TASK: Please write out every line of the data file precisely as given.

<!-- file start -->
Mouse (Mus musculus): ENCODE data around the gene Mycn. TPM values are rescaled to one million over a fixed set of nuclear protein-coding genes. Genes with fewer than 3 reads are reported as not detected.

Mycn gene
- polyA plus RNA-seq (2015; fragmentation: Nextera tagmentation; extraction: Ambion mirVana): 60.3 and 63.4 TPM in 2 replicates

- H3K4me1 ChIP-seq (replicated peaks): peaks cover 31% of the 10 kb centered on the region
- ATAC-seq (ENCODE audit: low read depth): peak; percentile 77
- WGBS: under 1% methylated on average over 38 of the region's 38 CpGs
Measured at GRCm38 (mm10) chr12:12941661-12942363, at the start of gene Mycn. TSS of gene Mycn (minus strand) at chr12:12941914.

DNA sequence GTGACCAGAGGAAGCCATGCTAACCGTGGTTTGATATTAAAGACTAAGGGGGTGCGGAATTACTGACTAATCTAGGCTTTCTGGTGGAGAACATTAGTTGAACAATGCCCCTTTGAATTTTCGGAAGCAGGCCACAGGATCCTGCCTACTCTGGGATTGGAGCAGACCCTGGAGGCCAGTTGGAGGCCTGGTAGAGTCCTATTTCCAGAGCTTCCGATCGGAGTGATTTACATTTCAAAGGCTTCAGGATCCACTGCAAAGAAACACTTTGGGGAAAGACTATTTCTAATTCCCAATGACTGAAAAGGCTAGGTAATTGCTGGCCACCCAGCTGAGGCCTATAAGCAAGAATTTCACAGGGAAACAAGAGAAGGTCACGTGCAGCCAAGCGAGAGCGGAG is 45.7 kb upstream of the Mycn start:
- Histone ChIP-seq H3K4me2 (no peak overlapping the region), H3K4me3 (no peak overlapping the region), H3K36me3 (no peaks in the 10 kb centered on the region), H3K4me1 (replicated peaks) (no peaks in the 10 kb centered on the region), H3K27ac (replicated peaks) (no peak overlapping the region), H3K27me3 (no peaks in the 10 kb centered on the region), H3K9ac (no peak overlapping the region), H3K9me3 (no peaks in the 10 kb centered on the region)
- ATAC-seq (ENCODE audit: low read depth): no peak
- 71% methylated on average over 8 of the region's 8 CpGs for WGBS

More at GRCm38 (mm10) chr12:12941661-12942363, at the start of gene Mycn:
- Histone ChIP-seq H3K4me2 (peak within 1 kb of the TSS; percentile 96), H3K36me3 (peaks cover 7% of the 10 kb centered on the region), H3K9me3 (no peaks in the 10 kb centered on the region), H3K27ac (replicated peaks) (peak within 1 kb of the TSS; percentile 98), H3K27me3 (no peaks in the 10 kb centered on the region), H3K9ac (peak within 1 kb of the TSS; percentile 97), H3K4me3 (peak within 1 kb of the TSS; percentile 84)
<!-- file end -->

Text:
Mouse (Mus musculus): ENCODE data around the gene Mycn. TPM values are rescaled to one million over a fixed set of nuclear protein-coding genes. Genes with fewer than 3 reads are reported as not detected.

Mycn gene
- polyA plus RNA-seq (2015; fragmentation: Nextera tagmentation; extraction: Ambion mirVana): 60.3 and 63.4 TPM in 2 replicates

- H3K4me1 ChIP-seq (replicated peaks): peaks cover 31% of the 10 kb centered on the region
- ATAC-seq (ENCODE audit: low read depth): peak; percentile 77
- WGBS: under 1% methylated on average over 38 of the region's 38 CpGs
Measured at GRCm38 (mm10) chr12:12941661-12942363, at the start of gene Mycn. TSS of gene Mycn (minus strand) at chr12:12941914.

DNA sequence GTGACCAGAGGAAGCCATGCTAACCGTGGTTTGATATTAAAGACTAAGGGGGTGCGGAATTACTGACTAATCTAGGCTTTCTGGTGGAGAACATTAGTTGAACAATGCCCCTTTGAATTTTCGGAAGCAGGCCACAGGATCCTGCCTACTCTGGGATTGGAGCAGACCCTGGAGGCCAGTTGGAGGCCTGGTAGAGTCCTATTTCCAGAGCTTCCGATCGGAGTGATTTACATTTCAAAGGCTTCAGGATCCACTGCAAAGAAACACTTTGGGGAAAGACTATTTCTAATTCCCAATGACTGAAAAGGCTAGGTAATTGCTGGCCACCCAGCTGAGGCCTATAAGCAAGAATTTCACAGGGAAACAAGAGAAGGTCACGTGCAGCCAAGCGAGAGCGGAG is 45.7 kb upstream of the Mycn start:
- Histone ChIP-seq H3K4me2 (no peak overlapping the region), H3K4me3 (no peak overlapping the region), H3K36me3 (no peaks in the 10 kb centered on the region), H3K4me1 (replicated peaks) (no peaks in the 10 kb centered on the region), H3K27ac (replicated peaks) (no peak overlapping the region), H3K27me3 (no peaks in the 10 kb centered on the region), H3K9ac (no peak overlapping the region), H3K9me3 (no peaks in the 10 kb centered on the region)
- ATAC-seq (ENCODE audit: low read depth): no peak
- 71% methylated on average over 8 of the region's 8 CpGs for WGBS

More at GRCm38 (mm10) chr12:12941661-12942363, at the start of gene Mycn:
- Histone ChIP-seq H3K4me2 (peak within 1 kb of the TSS; percentile 96), H3K36me3 (peaks cover 7% of the 10 kb centered on the region), H3K9me3 (no peaks in the 10 kb centered on the region), H3K27ac (replicated peaks) (peak within 1 kb of the TSS; percentile 98), H3K27me3 (no peaks in the 10 kb centered on the region), H3K9ac (peak within 1 kb of the TSS; percentile 97), H3K4me3 (peak within 1 kb of the TSS; percentile 84)